Israel and Saudi Arabia: Best frenemies forever?
“The potential impact of such an unlikely union can’t be
overestimated,” RT’s Paula Slier reported from East
Jerusalem. “Israel brings to the party excellent propaganda
skills; Saudi Arabia – on the other hand – is able to tap into
vast reservoirs of petrol dollars.”
The Jewish state also has unparalleled influence over US foreign policy, which made sure its move towards Saudi Arabia wouldn’t go unnoticed by the international community.
“No doubt about it, rumors, reports about cooperation, secret meetings [between Israel and Saudi Arabia] started to appear before second Lebanon War in 2006 when it became clear that Iran is to become a major player here, in our immediate region, but also in the Gulf,” Eyal Zisser, Dean of Humanities at Tel-Aviv university, told RT.
But the cooperation between Israel and Saudi Arabia may be hampered by the Arab state’s support for the Palestinians both in Gaza and the West Bank.
Just recently the Saudis granted another $10 million to UNRWA, the United Nations Relief and Works Agency for Palestine Refugees in the Near East, which was preceded by a $200 million donation to Palestinian infrastructure projects.
The “ambiguity” of the Saudi policies is a likely obstacle to forming a firm alliance between the two states, Zisser believes.
“The result is that on the one hand you can see them cooperate with Israel when it comes to Iran, on the other hand they have close contacts with [Palestinian] Hamas. On the one hand they initiate the Arab Peace Initiative, on the other hand they support indirectly al-Qaeda,” he explained.
There’s no unity in Israel on whether closer ties with Saudi Arabia are needed with many wondering if the Jewish state is “shooting itself in a foot by forming an alliance with a country that supports its enemies,” Slier reported.
But, despite their differences, Israel and Saudi Arabia share views on some of the most pressing regional issues as they both want regime change in Syria, with Saudi Arabia strongly backing the rebels; both see Iran as their main geopolitical rival and want to neutralize the Islamic state; and both stand united in their backing of the military government in Egypt, which has taken a strong stance against the Islamists.
Saudi Arabia has already signalled it is ready to go its own way if US policies continue to undermine the country’s interests in the region. Since US politicians began cutting off aid to Egypt after Islamist president Mohamed Morsi was deposed, Saudi Arabia has given Egypt three times the US annual contribution – some $5 billion, to make up for losses elsewhere.
“Usually the Saudis will not make any decision against US advice or interests,” said Mustafa Alani, an Iraqi analyst at the Gulf Research Centre in Jeddah, with close ties to the Saudi security establishment. “I think we're past this stage. If it isn't in our interests, we feel no necessity to bow to their wishes.”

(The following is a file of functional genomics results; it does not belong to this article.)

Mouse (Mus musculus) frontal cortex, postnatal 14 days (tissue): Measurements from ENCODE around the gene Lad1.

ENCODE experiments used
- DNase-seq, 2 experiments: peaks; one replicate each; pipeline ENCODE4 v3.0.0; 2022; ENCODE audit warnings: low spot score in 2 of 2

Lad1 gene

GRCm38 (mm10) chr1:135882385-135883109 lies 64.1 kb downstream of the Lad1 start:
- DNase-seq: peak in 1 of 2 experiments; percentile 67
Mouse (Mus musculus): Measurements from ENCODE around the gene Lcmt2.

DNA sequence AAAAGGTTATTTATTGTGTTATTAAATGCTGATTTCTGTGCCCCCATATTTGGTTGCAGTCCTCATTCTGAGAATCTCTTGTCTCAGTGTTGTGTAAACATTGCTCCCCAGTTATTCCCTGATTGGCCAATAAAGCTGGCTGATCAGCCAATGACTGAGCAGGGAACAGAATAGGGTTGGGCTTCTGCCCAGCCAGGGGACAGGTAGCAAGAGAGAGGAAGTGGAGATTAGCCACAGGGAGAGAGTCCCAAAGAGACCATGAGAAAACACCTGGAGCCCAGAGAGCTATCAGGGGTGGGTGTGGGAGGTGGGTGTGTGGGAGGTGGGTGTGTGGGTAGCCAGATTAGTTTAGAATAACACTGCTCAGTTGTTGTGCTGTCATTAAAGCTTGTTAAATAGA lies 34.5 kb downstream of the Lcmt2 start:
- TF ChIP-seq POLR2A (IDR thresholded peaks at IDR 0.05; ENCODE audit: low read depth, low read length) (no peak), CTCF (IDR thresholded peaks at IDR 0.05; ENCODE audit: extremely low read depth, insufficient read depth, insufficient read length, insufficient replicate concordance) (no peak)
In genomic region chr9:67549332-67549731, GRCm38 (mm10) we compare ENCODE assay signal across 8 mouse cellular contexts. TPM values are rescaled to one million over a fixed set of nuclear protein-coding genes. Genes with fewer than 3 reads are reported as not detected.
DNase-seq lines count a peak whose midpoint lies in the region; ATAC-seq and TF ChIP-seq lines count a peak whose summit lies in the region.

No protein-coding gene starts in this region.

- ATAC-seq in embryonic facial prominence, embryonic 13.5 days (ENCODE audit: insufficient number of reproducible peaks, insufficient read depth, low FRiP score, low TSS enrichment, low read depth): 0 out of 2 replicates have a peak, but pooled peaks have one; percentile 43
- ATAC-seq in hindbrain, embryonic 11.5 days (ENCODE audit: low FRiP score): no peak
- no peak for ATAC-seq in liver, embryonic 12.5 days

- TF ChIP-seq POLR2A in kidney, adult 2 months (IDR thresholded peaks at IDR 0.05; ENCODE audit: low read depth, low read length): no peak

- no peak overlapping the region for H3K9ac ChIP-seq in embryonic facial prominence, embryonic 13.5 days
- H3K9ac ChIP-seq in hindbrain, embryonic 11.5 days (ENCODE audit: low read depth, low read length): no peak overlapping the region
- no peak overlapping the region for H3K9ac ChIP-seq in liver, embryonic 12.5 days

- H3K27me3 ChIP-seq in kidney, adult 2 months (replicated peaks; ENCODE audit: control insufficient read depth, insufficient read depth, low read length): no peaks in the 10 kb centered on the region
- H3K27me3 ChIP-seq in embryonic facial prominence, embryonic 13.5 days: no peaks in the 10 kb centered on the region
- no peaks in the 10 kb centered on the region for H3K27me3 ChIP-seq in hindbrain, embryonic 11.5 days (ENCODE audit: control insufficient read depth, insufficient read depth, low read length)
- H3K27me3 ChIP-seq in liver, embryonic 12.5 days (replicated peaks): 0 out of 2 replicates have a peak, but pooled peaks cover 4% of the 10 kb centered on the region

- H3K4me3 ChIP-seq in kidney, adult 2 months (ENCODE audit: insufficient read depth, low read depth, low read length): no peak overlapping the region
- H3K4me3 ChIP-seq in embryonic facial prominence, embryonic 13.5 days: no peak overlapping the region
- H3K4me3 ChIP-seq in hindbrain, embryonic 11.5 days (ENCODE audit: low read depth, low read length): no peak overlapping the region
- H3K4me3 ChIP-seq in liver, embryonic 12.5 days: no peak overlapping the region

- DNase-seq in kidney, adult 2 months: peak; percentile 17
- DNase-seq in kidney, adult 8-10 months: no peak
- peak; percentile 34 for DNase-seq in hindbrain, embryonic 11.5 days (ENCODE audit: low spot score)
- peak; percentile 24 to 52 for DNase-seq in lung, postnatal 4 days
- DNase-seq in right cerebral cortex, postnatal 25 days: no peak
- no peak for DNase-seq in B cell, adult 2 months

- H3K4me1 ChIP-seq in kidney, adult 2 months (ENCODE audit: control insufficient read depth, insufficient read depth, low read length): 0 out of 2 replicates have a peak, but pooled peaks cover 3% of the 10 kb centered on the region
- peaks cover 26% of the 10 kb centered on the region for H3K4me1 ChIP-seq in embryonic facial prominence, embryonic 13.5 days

And last week, one associate of Israeli Prime Minister, Binyamin Netanyahu, leaked to the press that Israel is coordinating policies with Saudi and Gulf representatives to prevent the US from easing-up on Iran’s nuclear program.
The leaders of the US and Iran talked on the phone late September for the first time in 30 years, Iran’s new president, Hassan Rouhani, expressed willingness to restore relations with the West and resume negotiations over the country’s controversial nuclear program.
Although the Obama administration can hardly be expected to strike any meaningful deal with Iran in the nearest future, both Israelis and Saudis are concerned any bargaining might be against their interests.
“If America and Iran reach an understanding it may be at the cost of the Arab world and the Gulf States, particularly Saudi Arabia,” said Abdullah al-Askar, chairman of the foreign affairs committee in Saudi Arabia's advisory parliament, the Shoura Council.
In dealing with Iranian issue, Israel's citizens are “prepared for any possible scenario,” hawkish Prime Minister Netanyahu said recently. "And Israel's citizens should also know that our enemies have very good reasons not to test our power and not to test our might," he added, indicating readiness for unilateral actions.
Although both Israel and Saudi Arabia are historically known as great American allies and neither of them is picking an open fight with big brother, their union may make it more difficult for Washington to exert its influence on the region, investigative journalist Robert Parry told RT.
“It raises the question of whether this very significant, although unlikely or really unusual odd couple relationship between Saudi Arabia and Israel might create a new super power in the Middle East,” he wondered.
Parry shares the view that the combination of Israeli political technologies and the Jewish lobby in Washington with the Saudi money could bring “significant” results.
“The US might find it problematic as both Saudi Arabia and Israel are American allies, if the two of them were to collaborate more formally on some of these issues like Syria, Iran or Egypt that could put the US in a position of not being able to work its will with quite the freedom that it has in the past,” he said.